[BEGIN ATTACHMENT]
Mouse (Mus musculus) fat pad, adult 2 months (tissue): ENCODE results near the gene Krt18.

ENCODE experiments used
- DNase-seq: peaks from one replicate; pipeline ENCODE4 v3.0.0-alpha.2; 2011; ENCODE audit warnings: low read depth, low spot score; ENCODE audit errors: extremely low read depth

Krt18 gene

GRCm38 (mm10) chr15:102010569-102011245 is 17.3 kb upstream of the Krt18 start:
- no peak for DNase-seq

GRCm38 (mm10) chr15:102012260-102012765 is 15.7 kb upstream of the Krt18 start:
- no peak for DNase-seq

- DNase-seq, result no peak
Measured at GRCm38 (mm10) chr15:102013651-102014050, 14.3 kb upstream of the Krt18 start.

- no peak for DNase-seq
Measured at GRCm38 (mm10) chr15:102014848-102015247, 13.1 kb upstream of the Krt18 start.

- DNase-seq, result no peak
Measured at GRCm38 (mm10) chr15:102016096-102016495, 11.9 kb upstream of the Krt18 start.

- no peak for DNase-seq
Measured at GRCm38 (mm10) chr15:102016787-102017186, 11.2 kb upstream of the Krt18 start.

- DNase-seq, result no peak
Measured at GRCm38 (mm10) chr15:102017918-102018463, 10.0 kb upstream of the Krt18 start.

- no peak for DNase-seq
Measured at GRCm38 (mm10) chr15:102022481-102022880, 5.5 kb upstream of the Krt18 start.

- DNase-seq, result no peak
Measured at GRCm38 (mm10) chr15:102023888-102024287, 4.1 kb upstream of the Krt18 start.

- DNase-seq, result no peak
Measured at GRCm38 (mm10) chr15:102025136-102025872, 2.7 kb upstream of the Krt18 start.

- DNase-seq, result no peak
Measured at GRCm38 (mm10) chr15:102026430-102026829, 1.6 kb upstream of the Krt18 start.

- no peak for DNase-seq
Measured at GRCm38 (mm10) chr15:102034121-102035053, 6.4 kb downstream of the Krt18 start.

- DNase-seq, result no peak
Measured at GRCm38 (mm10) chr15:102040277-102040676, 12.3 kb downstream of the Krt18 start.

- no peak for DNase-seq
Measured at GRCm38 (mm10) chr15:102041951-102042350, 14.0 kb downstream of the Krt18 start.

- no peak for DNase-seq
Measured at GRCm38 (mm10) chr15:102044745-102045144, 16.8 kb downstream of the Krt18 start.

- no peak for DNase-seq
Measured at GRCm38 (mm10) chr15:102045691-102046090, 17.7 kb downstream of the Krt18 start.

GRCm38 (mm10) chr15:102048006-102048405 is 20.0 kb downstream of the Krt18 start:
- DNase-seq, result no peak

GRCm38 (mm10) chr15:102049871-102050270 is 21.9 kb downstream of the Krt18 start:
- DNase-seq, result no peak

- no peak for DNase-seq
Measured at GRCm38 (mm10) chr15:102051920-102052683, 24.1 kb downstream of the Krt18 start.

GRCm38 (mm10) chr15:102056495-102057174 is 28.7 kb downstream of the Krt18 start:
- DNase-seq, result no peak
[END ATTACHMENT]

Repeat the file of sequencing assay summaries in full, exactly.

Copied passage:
Mouse (Mus musculus) fat pad, adult 2 months (tissue): ENCODE results near the gene Krt18.

ENCODE experiments used
- DNase-seq: peaks from one replicate; pipeline ENCODE4 v3.0.0-alpha.2; 2011; ENCODE audit warnings: low read depth, low spot score; ENCODE audit errors: extremely low read depth

Krt18 gene

GRCm38 (mm10) chr15:102010569-102011245 is 17.3 kb upstream of the Krt18 start:
- no peak for DNase-seq

GRCm38 (mm10) chr15:102012260-102012765 is 15.7 kb upstream of the Krt18 start:
- no peak for DNase-seq

- DNase-seq, result no peak
Measured at GRCm38 (mm10) chr15:102013651-102014050, 14.3 kb upstream of the Krt18 start.

- no peak for DNase-seq
Measured at GRCm38 (mm10) chr15:102014848-102015247, 13.1 kb upstream of the Krt18 start.

- DNase-seq, result no peak
Measured at GRCm38 (mm10) chr15:102016096-102016495, 11.9 kb upstream of the Krt18 start.

- no peak for DNase-seq
Measured at GRCm38 (mm10) chr15:102016787-102017186, 11.2 kb upstream of the Krt18 start.

- DNase-seq, result no peak
Measured at GRCm38 (mm10) chr15:102017918-102018463, 10.0 kb upstream of the Krt18 start.

- no peak for DNase-seq
Measured at GRCm38 (mm10) chr15:102022481-102022880, 5.5 kb upstream of the Krt18 start.

- DNase-seq, result no peak
Measured at GRCm38 (mm10) chr15:102023888-102024287, 4.1 kb upstream of the Krt18 start.

- DNase-seq, result no peak
Measured at GRCm38 (mm10) chr15:102025136-102025872, 2.7 kb upstream of the Krt18 start.

- DNase-seq, result no peak
Measured at GRCm38 (mm10) chr15:102026430-102026829, 1.6 kb upstream of the Krt18 start.

- no peak for DNase-seq
Measured at GRCm38 (mm10) chr15:102034121-102035053, 6.4 kb downstream of the Krt18 start.

- DNase-seq, result no peak
Measured at GRCm38 (mm10) chr15:102040277-102040676, 12.3 kb downstream of the Krt18 start.

- no peak for DNase-seq
Measured at GRCm38 (mm10) chr15:102041951-102042350, 14.0 kb downstream of the Krt18 start.

- no peak for DNase-seq
Measured at GRCm38 (mm10) chr15:102044745-102045144, 16.8 kb downstream of the Krt18 start.

- no peak for DNase-seq
Measured at GRCm38 (mm10) chr15:102045691-102046090, 17.7 kb downstream of the Krt18 start.

GRCm38 (mm10) chr15:102048006-102048405 is 20.0 kb downstream of the Krt18 start:
- DNase-seq, result no peak

GRCm38 (mm10) chr15:102049871-102050270 is 21.9 kb downstream of the Krt18 start:
- DNase-seq, result no peak

- no peak for DNase-seq
Measured at GRCm38 (mm10) chr15:102051920-102052683, 24.1 kb downstream of the Krt18 start.

GRCm38 (mm10) chr15:102056495-102057174 is 28.7 kb downstream of the Krt18 start:
- DNase-seq, result no peak